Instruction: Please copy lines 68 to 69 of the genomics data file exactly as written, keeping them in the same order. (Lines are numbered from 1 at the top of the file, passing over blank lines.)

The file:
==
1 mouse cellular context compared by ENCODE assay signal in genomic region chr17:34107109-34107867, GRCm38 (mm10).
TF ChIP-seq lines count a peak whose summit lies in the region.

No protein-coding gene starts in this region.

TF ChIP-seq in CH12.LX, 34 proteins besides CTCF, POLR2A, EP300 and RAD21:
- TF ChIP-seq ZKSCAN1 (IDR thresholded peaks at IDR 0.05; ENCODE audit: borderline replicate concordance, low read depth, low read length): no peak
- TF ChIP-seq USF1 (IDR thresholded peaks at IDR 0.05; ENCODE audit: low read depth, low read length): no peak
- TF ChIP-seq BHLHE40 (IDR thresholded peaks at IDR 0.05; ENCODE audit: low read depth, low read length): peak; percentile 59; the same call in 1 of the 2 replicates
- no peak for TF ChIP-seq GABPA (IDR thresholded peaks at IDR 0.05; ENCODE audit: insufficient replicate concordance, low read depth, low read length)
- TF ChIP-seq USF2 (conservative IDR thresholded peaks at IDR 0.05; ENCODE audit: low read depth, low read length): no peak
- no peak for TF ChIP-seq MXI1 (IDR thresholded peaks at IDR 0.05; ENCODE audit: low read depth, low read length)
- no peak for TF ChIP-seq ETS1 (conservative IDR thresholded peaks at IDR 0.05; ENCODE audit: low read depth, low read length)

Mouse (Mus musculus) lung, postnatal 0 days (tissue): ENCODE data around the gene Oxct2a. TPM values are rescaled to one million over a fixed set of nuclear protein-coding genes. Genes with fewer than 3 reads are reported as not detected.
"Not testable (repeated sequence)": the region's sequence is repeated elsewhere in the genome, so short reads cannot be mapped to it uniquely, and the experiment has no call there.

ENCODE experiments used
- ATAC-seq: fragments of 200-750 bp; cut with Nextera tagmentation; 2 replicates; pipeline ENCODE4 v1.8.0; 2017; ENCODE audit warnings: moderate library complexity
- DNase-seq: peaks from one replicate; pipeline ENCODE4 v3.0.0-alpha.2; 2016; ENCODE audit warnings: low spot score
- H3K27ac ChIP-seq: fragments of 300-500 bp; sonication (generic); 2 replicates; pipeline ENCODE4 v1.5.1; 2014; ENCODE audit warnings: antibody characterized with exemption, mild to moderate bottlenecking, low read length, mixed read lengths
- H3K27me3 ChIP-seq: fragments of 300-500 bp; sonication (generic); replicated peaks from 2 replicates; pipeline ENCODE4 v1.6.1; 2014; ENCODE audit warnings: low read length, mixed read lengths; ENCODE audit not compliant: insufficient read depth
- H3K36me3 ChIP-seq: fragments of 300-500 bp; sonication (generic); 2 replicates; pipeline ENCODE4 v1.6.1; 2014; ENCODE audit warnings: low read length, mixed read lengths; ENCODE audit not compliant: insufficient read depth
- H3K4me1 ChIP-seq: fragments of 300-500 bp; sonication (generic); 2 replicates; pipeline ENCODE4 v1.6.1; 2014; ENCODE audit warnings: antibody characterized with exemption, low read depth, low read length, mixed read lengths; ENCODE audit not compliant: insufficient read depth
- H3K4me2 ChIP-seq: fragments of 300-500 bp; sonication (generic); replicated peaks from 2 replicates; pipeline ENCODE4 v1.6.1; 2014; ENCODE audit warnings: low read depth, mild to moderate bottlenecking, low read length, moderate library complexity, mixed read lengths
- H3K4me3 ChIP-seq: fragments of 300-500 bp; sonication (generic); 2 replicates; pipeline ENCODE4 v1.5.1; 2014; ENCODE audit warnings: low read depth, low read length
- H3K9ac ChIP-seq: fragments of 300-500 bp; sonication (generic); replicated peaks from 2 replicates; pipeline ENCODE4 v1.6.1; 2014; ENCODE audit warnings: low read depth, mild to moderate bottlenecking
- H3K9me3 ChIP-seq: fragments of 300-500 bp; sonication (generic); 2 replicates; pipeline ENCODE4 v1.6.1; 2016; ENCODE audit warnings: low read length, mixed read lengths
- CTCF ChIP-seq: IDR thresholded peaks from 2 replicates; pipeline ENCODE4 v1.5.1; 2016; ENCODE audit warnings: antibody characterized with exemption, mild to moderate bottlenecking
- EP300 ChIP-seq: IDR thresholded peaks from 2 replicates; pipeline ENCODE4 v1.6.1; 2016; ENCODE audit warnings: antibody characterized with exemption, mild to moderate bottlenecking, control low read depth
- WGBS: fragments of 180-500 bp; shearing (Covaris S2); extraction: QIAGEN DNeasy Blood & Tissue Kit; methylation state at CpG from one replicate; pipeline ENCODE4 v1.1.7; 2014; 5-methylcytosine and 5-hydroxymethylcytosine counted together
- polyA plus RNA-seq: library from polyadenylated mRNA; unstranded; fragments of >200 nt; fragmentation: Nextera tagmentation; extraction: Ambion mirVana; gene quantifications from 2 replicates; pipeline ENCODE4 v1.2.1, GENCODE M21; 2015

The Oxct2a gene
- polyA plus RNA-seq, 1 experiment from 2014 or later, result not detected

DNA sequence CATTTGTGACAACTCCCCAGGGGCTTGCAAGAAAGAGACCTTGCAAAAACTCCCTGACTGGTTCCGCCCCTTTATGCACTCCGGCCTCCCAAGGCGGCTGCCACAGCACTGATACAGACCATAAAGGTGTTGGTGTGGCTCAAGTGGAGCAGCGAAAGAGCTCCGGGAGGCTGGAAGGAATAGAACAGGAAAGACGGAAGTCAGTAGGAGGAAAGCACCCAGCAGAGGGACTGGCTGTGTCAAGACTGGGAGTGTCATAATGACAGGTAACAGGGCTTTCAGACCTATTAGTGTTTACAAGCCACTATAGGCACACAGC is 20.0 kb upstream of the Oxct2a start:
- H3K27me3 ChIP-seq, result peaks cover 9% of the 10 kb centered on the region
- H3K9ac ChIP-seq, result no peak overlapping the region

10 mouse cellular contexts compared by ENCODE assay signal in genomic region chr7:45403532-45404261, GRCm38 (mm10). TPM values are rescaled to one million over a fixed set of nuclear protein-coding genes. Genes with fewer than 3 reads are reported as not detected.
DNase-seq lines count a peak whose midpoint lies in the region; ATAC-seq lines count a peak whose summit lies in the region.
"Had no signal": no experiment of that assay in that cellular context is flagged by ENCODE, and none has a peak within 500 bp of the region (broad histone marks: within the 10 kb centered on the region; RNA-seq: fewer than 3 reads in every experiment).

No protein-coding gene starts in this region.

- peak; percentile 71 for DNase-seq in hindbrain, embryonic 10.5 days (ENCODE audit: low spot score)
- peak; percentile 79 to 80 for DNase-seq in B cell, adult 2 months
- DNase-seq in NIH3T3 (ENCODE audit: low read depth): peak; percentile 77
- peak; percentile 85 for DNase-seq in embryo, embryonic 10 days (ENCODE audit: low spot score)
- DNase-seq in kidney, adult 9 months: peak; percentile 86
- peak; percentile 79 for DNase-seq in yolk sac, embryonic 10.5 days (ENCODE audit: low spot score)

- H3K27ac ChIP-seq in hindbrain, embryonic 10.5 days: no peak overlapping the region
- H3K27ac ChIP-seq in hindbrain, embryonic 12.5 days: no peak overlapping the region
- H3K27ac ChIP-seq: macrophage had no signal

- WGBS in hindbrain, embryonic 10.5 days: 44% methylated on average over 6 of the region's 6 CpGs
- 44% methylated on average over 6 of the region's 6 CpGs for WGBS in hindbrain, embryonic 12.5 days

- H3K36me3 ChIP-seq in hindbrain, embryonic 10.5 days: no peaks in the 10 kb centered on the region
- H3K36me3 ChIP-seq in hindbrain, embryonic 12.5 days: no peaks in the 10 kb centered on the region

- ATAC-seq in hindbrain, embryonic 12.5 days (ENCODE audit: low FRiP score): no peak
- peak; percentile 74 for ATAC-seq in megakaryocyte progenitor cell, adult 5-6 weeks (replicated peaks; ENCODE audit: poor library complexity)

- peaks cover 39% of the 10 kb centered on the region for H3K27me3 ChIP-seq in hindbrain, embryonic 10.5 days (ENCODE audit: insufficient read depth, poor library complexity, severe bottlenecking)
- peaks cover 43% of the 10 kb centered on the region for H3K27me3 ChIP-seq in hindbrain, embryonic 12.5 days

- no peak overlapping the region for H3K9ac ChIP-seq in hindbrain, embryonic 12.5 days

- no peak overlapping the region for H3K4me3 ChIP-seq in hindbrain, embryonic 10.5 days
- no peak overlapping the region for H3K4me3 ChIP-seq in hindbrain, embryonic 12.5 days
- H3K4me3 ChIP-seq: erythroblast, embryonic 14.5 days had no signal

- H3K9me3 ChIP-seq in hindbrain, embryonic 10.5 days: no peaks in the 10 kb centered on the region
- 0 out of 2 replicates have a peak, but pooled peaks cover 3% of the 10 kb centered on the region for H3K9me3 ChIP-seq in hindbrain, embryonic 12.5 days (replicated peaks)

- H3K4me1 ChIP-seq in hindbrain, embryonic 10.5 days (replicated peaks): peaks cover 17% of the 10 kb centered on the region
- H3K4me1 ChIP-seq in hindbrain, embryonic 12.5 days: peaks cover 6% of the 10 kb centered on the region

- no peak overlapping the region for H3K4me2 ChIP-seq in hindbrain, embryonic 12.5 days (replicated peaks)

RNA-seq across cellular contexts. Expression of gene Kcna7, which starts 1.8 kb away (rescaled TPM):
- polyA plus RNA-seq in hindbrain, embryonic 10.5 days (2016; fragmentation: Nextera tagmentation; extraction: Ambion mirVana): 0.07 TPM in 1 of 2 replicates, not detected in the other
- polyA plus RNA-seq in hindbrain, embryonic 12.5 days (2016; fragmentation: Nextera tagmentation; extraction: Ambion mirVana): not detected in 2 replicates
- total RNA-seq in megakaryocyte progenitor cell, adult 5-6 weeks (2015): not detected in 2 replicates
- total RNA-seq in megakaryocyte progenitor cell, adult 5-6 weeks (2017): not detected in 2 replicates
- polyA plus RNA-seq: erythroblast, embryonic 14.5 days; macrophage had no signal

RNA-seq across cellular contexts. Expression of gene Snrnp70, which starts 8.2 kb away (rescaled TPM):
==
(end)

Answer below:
- total RNA-seq in megakaryocyte progenitor cell, adult 5-6 weeks (2017): not detected in 2 replicates
- polyA plus RNA-seq: erythroblast, embryonic 14.5 days; macrophage had no signal